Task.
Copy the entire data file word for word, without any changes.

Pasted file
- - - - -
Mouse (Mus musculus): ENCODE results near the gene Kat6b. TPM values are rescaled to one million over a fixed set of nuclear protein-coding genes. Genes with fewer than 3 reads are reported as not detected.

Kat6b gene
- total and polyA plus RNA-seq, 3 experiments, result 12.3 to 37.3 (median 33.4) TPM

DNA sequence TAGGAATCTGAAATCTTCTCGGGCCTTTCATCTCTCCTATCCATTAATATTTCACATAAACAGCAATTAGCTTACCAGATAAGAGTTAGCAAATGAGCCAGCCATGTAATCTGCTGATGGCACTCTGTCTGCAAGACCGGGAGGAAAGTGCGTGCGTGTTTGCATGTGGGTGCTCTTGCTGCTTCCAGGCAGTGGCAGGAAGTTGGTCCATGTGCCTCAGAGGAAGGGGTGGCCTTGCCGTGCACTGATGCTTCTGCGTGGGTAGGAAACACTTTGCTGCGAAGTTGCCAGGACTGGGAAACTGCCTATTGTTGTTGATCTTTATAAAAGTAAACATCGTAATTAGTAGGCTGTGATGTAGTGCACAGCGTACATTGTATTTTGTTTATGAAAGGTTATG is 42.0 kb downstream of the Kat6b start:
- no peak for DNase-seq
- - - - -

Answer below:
Mouse (Mus musculus): ENCODE results near the gene Kat6b. TPM values are rescaled to one million over a fixed set of nuclear protein-coding genes. Genes with fewer than 3 reads are reported as not detected.

Kat6b gene
- total and polyA plus RNA-seq, 3 experiments, result 12.3 to 37.3 (median 33.4) TPM

DNA sequence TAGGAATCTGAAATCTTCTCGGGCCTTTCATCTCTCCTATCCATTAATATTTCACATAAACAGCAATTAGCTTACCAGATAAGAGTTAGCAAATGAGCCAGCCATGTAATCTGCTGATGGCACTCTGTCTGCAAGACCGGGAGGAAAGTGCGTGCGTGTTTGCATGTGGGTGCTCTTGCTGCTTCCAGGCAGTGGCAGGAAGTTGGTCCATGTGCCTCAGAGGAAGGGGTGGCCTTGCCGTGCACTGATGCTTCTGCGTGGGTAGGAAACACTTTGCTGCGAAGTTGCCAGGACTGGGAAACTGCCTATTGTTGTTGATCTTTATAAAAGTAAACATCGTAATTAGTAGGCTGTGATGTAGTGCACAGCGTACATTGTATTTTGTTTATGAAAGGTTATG is 42.0 kb downstream of the Kat6b start:
- no peak for DNase-seq